ECQ 'not to blame' for bankrupt candidate on ballots

A POLITICAL academic does not believe it is the Electoral Commission of Queensland's fault that an undischarged bankrupt slipped through the cracks and was placed on ballots.

Queensland University of Technology political science lecturer John Mickel said a court case into the controversial Ferny Grove outcome, where a self-declared undischarged bankrupt was on ballot papers, possibly could look at the identity checks the Electoral Commission carried out on candidates.

But he said the ECQ should be defended because everybody had an election "sprung" on them in early January, when most people were on holidays.

"And it was the shortest possible timeframe for an election of 26 days," he said.

Mr Mickel also said judging from how not all parties had candidates in every electorate showed how sudden it was.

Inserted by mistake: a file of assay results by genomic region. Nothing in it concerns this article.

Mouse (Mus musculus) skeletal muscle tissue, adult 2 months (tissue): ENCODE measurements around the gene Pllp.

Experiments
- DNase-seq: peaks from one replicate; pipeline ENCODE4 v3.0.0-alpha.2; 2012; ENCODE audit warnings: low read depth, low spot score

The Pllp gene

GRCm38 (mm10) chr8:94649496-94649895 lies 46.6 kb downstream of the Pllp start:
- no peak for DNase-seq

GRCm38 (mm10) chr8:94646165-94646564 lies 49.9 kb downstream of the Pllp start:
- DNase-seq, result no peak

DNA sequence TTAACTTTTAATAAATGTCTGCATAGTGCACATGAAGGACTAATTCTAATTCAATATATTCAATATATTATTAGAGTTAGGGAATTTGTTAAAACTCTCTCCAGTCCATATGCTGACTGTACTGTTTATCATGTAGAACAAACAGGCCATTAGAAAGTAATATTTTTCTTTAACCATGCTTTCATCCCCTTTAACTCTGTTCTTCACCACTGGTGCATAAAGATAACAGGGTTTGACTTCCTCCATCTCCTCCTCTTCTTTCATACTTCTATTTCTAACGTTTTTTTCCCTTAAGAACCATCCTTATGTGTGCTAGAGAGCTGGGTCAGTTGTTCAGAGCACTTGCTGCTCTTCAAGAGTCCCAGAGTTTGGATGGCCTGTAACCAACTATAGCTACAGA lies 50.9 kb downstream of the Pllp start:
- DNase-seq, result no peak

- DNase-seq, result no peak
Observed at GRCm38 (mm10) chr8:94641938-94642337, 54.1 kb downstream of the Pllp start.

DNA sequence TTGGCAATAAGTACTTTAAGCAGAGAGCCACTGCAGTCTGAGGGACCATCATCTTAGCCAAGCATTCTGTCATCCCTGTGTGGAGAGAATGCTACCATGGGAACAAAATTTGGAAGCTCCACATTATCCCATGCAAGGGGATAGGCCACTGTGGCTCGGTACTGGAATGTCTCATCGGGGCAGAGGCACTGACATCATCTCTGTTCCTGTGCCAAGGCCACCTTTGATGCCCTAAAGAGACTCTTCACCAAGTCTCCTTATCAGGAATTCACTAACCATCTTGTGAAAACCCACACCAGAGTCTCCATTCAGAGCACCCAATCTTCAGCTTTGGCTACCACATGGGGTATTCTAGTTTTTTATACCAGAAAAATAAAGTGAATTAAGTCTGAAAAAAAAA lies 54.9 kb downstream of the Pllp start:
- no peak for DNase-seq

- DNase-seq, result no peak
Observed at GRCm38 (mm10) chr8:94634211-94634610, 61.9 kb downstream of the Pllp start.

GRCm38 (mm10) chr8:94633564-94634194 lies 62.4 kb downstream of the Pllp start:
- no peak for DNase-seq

Meanwhile, he said the ECQ was under "enormous pressure" to make sure everyone was registered to vote, all the rolls were examined, how-to-vote cards were approved and polling booths were organised, among other jobs, within 26 days.

But despite the controversy and waiting time the state has endured for an outcome, Mr Mickel said Queensland was still lucky.

"When you look around the world and you see our process, it is absolutely peaceful on election night," he said. "The expression I use is, 'Yes there would have been tears, but no tear gas'.

"It is all done seamlessly and peacefully."

Mr Mickel said when people mocked the political system, they should stand back and think of the Anzacs who gave their lives so the country could have a parliamentary democracy.